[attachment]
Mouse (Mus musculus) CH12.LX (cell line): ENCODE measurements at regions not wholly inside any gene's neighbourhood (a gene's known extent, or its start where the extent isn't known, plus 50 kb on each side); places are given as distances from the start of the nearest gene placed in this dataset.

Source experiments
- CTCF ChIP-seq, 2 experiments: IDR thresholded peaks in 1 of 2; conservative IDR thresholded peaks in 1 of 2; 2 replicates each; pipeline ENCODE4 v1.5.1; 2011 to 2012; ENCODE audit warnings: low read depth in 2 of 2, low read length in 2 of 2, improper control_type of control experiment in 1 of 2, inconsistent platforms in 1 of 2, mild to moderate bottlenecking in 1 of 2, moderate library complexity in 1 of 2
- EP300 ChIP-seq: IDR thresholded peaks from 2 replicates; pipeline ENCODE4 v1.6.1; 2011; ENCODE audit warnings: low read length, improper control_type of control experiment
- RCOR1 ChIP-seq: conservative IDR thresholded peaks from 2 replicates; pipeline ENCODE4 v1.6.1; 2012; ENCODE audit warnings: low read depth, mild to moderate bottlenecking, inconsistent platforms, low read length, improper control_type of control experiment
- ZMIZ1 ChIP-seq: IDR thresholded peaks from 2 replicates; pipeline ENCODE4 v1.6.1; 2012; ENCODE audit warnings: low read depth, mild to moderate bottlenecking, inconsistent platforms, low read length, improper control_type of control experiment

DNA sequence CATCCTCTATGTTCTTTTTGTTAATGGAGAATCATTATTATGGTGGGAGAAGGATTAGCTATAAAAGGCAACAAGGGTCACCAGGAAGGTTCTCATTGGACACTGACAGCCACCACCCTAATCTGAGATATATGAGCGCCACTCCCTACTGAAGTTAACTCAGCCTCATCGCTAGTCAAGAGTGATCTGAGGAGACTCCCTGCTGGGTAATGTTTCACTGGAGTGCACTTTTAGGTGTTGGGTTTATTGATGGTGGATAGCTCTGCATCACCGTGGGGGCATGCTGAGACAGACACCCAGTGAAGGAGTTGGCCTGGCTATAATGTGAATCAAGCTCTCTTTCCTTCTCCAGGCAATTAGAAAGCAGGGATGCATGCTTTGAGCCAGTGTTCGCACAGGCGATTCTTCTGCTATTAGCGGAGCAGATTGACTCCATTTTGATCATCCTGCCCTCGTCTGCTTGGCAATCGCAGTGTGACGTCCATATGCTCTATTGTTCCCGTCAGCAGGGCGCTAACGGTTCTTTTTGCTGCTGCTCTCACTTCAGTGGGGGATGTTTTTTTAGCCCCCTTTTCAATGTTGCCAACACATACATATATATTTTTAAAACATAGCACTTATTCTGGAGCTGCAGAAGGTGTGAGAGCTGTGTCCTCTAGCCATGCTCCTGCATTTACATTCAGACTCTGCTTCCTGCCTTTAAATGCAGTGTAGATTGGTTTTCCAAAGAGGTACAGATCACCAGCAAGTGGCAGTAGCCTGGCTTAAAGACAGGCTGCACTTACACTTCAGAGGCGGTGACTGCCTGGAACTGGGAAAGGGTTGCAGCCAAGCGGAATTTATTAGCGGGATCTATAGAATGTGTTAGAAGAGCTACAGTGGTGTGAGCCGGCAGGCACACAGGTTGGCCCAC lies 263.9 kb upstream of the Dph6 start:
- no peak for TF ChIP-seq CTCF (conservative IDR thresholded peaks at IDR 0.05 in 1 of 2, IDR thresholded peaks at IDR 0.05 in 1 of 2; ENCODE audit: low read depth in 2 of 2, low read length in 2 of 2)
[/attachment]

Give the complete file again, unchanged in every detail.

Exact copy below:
Mouse (Mus musculus) CH12.LX (cell line): ENCODE measurements at regions not wholly inside any gene's neighbourhood (a gene's known extent, or its start where the extent isn't known, plus 50 kb on each side); places are given as distances from the start of the nearest gene placed in this dataset.

Source experiments
- CTCF ChIP-seq, 2 experiments: IDR thresholded peaks in 1 of 2; conservative IDR thresholded peaks in 1 of 2; 2 replicates each; pipeline ENCODE4 v1.5.1; 2011 to 2012; ENCODE audit warnings: low read depth in 2 of 2, low read length in 2 of 2, improper control_type of control experiment in 1 of 2, inconsistent platforms in 1 of 2, mild to moderate bottlenecking in 1 of 2, moderate library complexity in 1 of 2
- EP300 ChIP-seq: IDR thresholded peaks from 2 replicates; pipeline ENCODE4 v1.6.1; 2011; ENCODE audit warnings: low read length, improper control_type of control experiment
- RCOR1 ChIP-seq: conservative IDR thresholded peaks from 2 replicates; pipeline ENCODE4 v1.6.1; 2012; ENCODE audit warnings: low read depth, mild to moderate bottlenecking, inconsistent platforms, low read length, improper control_type of control experiment
- ZMIZ1 ChIP-seq: IDR thresholded peaks from 2 replicates; pipeline ENCODE4 v1.6.1; 2012; ENCODE audit warnings: low read depth, mild to moderate bottlenecking, inconsistent platforms, low read length, improper control_type of control experiment

DNA sequence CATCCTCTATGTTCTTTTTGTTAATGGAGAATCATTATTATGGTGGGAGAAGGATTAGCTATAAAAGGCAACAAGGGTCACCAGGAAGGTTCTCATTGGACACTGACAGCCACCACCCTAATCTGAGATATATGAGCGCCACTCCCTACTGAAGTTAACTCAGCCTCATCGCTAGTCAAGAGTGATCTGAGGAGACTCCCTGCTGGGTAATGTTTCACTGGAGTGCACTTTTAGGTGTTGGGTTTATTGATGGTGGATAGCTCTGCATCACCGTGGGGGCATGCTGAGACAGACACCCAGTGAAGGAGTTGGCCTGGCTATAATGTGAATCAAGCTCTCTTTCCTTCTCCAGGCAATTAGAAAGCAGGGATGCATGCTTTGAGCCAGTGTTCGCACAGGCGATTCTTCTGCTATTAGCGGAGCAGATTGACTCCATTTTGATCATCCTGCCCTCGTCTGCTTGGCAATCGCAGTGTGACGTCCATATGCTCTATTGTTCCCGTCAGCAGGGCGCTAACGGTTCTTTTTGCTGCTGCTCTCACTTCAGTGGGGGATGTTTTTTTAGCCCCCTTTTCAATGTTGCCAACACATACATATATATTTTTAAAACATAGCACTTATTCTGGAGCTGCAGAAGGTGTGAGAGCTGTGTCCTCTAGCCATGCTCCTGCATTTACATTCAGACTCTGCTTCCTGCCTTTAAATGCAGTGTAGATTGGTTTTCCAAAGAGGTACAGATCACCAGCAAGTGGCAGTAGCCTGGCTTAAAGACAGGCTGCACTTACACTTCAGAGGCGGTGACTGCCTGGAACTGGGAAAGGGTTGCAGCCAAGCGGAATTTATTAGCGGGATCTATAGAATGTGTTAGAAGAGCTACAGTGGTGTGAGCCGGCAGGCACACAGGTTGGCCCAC lies 263.9 kb upstream of the Dph6 start:
- no peak for TF ChIP-seq CTCF (conservative IDR thresholded peaks at IDR 0.05 in 1 of 2, IDR thresholded peaks at IDR 0.05 in 1 of 2; ENCODE audit: low read depth in 2 of 2, low read length in 2 of 2)